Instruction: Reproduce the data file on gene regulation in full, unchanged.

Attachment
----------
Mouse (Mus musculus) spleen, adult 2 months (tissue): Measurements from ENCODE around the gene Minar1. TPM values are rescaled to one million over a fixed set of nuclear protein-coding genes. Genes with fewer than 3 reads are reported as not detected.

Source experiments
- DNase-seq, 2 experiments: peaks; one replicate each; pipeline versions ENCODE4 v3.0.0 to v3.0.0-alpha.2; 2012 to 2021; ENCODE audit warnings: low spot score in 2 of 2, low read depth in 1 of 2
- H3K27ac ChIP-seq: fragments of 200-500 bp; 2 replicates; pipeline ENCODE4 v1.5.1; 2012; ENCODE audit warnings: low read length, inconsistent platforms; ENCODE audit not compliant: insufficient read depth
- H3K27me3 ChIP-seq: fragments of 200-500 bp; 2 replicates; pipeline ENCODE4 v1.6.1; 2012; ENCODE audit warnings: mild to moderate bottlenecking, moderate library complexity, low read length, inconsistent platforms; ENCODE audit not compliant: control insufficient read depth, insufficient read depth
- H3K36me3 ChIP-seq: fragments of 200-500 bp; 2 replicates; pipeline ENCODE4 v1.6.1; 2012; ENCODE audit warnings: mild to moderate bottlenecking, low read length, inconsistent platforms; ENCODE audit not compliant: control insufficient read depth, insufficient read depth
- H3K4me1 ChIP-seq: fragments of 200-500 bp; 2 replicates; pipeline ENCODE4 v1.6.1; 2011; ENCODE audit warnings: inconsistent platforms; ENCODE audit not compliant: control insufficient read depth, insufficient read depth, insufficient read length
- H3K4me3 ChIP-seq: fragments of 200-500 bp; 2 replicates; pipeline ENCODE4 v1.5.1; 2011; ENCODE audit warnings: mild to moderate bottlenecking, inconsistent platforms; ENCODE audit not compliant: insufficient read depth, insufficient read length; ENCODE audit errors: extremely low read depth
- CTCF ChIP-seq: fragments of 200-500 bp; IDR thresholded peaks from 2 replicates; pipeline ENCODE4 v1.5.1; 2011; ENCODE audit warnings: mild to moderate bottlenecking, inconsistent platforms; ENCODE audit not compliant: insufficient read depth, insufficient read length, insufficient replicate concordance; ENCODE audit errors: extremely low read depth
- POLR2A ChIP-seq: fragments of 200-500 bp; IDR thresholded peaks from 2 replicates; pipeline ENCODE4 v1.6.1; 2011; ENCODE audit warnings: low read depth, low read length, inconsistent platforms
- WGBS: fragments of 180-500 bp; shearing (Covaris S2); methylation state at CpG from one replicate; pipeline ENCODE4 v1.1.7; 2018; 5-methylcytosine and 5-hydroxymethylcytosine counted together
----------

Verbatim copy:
Mouse (Mus musculus) spleen, adult 2 months (tissue): Measurements from ENCODE around the gene Minar1. TPM values are rescaled to one million over a fixed set of nuclear protein-coding genes. Genes with fewer than 3 reads are reported as not detected.

Source experiments
- DNase-seq, 2 experiments: peaks; one replicate each; pipeline versions ENCODE4 v3.0.0 to v3.0.0-alpha.2; 2012 to 2021; ENCODE audit warnings: low spot score in 2 of 2, low read depth in 1 of 2
- H3K27ac ChIP-seq: fragments of 200-500 bp; 2 replicates; pipeline ENCODE4 v1.5.1; 2012; ENCODE audit warnings: low read length, inconsistent platforms; ENCODE audit not compliant: insufficient read depth
- H3K27me3 ChIP-seq: fragments of 200-500 bp; 2 replicates; pipeline ENCODE4 v1.6.1; 2012; ENCODE audit warnings: mild to moderate bottlenecking, moderate library complexity, low read length, inconsistent platforms; ENCODE audit not compliant: control insufficient read depth, insufficient read depth
- H3K36me3 ChIP-seq: fragments of 200-500 bp; 2 replicates; pipeline ENCODE4 v1.6.1; 2012; ENCODE audit warnings: mild to moderate bottlenecking, low read length, inconsistent platforms; ENCODE audit not compliant: control insufficient read depth, insufficient read depth
- H3K4me1 ChIP-seq: fragments of 200-500 bp; 2 replicates; pipeline ENCODE4 v1.6.1; 2011; ENCODE audit warnings: inconsistent platforms; ENCODE audit not compliant: control insufficient read depth, insufficient read depth, insufficient read length
- H3K4me3 ChIP-seq: fragments of 200-500 bp; 2 replicates; pipeline ENCODE4 v1.5.1; 2011; ENCODE audit warnings: mild to moderate bottlenecking, inconsistent platforms; ENCODE audit not compliant: insufficient read depth, insufficient read length; ENCODE audit errors: extremely low read depth
- CTCF ChIP-seq: fragments of 200-500 bp; IDR thresholded peaks from 2 replicates; pipeline ENCODE4 v1.5.1; 2011; ENCODE audit warnings: mild to moderate bottlenecking, inconsistent platforms; ENCODE audit not compliant: insufficient read depth, insufficient read length, insufficient replicate concordance; ENCODE audit errors: extremely low read depth
- POLR2A ChIP-seq: fragments of 200-500 bp; IDR thresholded peaks from 2 replicates; pipeline ENCODE4 v1.6.1; 2011; ENCODE audit warnings: low read depth, low read length, inconsistent platforms
- WGBS: fragments of 180-500 bp; shearing (Covaris S2); methylation state at CpG from one replicate; pipeline ENCODE4 v1.1.7; 2018; 5-methylcytosine and 5-hydroxymethylcytosine counted together